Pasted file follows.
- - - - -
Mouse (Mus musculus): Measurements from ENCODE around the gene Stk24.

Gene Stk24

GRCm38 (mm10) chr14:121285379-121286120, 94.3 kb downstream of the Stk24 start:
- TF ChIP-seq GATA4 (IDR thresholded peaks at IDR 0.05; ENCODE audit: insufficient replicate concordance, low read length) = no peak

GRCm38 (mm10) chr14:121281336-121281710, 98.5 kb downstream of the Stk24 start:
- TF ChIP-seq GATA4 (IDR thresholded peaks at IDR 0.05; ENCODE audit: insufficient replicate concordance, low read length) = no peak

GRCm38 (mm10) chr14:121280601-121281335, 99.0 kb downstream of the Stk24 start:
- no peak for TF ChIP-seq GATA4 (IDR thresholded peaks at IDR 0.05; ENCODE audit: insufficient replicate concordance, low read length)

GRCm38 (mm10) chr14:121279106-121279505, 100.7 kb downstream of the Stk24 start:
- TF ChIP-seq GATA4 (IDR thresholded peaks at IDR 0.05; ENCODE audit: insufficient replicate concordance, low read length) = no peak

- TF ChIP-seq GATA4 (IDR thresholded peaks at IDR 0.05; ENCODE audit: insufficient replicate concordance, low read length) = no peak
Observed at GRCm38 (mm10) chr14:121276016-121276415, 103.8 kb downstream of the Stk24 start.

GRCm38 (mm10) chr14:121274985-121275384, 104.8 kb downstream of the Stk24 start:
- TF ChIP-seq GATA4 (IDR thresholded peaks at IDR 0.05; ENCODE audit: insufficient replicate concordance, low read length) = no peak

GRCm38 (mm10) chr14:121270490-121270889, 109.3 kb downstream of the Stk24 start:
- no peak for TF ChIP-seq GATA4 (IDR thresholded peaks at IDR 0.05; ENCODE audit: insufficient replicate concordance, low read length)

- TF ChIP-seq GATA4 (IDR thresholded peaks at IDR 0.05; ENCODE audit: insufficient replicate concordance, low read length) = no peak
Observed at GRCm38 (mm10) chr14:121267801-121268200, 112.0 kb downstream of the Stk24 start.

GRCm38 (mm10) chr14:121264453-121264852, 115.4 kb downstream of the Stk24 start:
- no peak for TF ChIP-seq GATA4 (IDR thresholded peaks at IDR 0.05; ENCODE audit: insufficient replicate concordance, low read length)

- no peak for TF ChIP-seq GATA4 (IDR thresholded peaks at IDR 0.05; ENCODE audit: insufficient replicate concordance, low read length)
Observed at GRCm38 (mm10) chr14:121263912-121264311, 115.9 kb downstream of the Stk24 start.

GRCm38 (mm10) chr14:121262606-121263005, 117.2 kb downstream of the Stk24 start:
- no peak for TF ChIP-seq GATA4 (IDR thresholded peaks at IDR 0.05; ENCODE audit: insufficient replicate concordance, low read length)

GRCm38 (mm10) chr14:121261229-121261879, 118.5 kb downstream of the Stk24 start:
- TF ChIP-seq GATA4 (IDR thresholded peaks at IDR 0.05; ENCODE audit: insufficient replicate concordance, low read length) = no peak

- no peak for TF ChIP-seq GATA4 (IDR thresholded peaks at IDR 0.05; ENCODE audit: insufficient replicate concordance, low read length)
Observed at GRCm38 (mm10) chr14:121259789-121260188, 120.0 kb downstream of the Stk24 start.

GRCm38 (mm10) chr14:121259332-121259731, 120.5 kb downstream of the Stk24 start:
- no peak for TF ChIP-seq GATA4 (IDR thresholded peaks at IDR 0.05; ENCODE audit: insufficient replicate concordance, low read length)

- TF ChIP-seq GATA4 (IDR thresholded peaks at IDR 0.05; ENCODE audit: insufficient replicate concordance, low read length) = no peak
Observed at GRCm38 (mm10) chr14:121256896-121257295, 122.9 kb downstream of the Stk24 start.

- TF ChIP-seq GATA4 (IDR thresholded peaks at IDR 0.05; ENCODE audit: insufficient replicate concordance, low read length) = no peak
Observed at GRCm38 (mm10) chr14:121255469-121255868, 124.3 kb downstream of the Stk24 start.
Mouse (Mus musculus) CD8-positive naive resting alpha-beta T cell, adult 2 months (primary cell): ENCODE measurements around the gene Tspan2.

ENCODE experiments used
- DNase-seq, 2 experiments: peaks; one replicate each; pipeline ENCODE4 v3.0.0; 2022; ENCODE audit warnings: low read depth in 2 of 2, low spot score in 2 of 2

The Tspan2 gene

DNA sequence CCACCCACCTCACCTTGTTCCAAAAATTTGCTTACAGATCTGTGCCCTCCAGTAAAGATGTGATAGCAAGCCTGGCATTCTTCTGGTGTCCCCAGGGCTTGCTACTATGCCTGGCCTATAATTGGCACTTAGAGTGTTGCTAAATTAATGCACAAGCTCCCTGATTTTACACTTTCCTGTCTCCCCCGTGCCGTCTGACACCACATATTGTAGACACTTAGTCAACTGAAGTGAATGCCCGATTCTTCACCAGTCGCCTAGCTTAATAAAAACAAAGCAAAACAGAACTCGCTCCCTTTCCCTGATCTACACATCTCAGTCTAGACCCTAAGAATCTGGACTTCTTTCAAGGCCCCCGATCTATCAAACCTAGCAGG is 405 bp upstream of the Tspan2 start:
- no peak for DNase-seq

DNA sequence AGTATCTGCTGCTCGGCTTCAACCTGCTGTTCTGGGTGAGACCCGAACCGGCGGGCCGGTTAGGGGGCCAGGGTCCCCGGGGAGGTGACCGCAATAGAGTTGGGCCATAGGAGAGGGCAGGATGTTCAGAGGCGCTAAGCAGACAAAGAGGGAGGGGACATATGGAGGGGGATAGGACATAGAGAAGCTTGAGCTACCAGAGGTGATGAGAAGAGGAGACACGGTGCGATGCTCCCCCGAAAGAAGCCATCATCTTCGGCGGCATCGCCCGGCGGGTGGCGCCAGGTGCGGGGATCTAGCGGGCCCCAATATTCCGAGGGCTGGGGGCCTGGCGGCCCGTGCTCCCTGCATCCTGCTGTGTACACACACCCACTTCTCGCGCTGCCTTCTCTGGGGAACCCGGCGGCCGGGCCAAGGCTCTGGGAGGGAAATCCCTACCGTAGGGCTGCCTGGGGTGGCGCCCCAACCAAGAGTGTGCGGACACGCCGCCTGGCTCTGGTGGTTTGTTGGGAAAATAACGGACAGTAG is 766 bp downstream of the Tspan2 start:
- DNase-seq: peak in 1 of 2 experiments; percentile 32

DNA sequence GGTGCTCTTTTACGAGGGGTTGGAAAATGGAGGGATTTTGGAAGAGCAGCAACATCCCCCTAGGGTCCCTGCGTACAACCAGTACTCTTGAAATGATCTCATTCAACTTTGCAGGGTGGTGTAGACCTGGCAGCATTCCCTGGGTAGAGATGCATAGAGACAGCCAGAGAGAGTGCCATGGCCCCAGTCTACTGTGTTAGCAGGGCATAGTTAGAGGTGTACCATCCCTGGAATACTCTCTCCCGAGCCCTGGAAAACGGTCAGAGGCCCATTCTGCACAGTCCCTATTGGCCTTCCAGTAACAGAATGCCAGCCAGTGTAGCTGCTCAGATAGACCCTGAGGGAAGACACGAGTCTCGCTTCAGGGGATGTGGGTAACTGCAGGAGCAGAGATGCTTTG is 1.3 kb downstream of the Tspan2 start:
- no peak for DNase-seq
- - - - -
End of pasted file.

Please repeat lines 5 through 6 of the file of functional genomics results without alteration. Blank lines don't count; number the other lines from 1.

GRCm38 (mm10) chr14:121281336-121281710, 98.5 kb downstream of the Stk24 start:
- TF ChIP-seq GATA4 (IDR thresholded peaks at IDR 0.05; ENCODE audit: insufficient replicate concordance, low read length) = no peak